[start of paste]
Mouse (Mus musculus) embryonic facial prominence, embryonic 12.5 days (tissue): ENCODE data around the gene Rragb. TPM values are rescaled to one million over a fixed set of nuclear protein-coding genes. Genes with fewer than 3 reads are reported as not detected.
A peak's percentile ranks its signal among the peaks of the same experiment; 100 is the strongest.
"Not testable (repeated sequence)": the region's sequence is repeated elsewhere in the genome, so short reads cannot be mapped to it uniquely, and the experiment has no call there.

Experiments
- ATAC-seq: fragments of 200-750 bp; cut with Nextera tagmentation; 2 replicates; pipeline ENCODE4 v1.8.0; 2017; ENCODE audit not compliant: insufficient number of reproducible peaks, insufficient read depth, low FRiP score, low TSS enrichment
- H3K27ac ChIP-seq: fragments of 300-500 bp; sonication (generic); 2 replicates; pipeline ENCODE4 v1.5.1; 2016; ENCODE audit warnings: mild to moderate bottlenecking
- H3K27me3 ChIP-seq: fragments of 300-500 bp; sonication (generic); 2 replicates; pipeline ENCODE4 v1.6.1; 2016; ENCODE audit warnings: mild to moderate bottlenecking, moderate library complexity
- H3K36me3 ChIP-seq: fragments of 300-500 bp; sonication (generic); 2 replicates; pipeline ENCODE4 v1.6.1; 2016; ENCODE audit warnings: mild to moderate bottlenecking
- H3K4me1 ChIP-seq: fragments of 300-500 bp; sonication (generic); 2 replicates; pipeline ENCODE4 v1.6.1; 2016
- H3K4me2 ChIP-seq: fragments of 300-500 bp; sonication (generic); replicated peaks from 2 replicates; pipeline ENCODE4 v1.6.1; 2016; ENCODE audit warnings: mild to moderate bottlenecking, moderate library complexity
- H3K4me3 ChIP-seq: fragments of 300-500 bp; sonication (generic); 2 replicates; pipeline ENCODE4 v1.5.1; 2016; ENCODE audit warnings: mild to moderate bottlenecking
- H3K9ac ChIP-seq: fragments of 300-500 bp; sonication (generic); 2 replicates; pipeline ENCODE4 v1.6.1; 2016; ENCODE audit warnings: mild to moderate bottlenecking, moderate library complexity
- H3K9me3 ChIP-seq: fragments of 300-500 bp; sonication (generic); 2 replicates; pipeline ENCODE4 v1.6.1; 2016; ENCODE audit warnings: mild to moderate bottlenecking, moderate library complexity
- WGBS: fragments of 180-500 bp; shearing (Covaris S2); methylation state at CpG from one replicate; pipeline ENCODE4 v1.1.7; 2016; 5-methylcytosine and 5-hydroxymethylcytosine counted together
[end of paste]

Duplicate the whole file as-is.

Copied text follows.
Mouse (Mus musculus) embryonic facial prominence, embryonic 12.5 days (tissue): ENCODE data around the gene Rragb. TPM values are rescaled to one million over a fixed set of nuclear protein-coding genes. Genes with fewer than 3 reads are reported as not detected.
A peak's percentile ranks its signal among the peaks of the same experiment; 100 is the strongest.
"Not testable (repeated sequence)": the region's sequence is repeated elsewhere in the genome, so short reads cannot be mapped to it uniquely, and the experiment has no call there.

Experiments
- ATAC-seq: fragments of 200-750 bp; cut with Nextera tagmentation; 2 replicates; pipeline ENCODE4 v1.8.0; 2017; ENCODE audit not compliant: insufficient number of reproducible peaks, insufficient read depth, low FRiP score, low TSS enrichment
- H3K27ac ChIP-seq: fragments of 300-500 bp; sonication (generic); 2 replicates; pipeline ENCODE4 v1.5.1; 2016; ENCODE audit warnings: mild to moderate bottlenecking
- H3K27me3 ChIP-seq: fragments of 300-500 bp; sonication (generic); 2 replicates; pipeline ENCODE4 v1.6.1; 2016; ENCODE audit warnings: mild to moderate bottlenecking, moderate library complexity
- H3K36me3 ChIP-seq: fragments of 300-500 bp; sonication (generic); 2 replicates; pipeline ENCODE4 v1.6.1; 2016; ENCODE audit warnings: mild to moderate bottlenecking
- H3K4me1 ChIP-seq: fragments of 300-500 bp; sonication (generic); 2 replicates; pipeline ENCODE4 v1.6.1; 2016
- H3K4me2 ChIP-seq: fragments of 300-500 bp; sonication (generic); replicated peaks from 2 replicates; pipeline ENCODE4 v1.6.1; 2016; ENCODE audit warnings: mild to moderate bottlenecking, moderate library complexity
- H3K4me3 ChIP-seq: fragments of 300-500 bp; sonication (generic); 2 replicates; pipeline ENCODE4 v1.5.1; 2016; ENCODE audit warnings: mild to moderate bottlenecking
- H3K9ac ChIP-seq: fragments of 300-500 bp; sonication (generic); 2 replicates; pipeline ENCODE4 v1.6.1; 2016; ENCODE audit warnings: mild to moderate bottlenecking, moderate library complexity
- H3K9me3 ChIP-seq: fragments of 300-500 bp; sonication (generic); 2 replicates; pipeline ENCODE4 v1.6.1; 2016; ENCODE audit warnings: mild to moderate bottlenecking, moderate library complexity
- WGBS: fragments of 180-500 bp; shearing (Covaris S2); methylation state at CpG from one replicate; pipeline ENCODE4 v1.1.7; 2016; 5-methylcytosine and 5-hydroxymethylcytosine counted together